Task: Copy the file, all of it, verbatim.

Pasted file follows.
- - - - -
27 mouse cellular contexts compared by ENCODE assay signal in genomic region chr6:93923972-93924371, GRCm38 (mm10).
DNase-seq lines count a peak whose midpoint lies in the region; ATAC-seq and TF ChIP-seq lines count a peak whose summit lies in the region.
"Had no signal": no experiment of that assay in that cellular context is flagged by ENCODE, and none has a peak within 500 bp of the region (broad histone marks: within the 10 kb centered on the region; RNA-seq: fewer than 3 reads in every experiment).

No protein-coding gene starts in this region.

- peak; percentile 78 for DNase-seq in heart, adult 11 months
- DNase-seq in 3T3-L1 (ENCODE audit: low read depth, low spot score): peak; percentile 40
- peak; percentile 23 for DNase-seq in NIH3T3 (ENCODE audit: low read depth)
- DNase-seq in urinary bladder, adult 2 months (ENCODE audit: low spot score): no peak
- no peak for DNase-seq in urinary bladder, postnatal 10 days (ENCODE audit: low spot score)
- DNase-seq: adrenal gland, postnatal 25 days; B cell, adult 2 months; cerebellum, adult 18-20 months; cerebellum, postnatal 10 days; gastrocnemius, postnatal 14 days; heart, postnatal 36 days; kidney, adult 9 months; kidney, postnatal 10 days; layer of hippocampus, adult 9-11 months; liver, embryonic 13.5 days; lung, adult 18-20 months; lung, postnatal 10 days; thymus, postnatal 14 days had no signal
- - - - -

27 mouse cellular contexts compared by ENCODE assay signal in genomic region chr6:93923972-93924371, GRCm38 (mm10).
DNase-seq lines count a peak whose midpoint lies in the region; ATAC-seq and TF ChIP-seq lines count a peak whose summit lies in the region.
"Had no signal": no experiment of that assay in that cellular context is flagged by ENCODE, and none has a peak within 500 bp of the region (broad histone marks: within the 10 kb centered on the region; RNA-seq: fewer than 3 reads in every experiment).

No protein-coding gene starts in this region.

- peak; percentile 78 for DNase-seq in heart, adult 11 months
- DNase-seq in 3T3-L1 (ENCODE audit: low read depth, low spot score): peak; percentile 40
- peak; percentile 23 for DNase-seq in NIH3T3 (ENCODE audit: low read depth)
- DNase-seq in urinary bladder, adult 2 months (ENCODE audit: low spot score): no peak
- no peak for DNase-seq in urinary bladder, postnatal 10 days (ENCODE audit: low spot score)
- DNase-seq: adrenal gland, postnatal 25 days; B cell, adult 2 months; cerebellum, adult 18-20 months; cerebellum, postnatal 10 days; gastrocnemius, postnatal 14 days; heart, postnatal 36 days; kidney, adult 9 months; kidney, postnatal 10 days; layer of hippocampus, adult 9-11 months; liver, embryonic 13.5 days; lung, adult 18-20 months; lung, postnatal 10 days; thymus, postnatal 14 days had no signal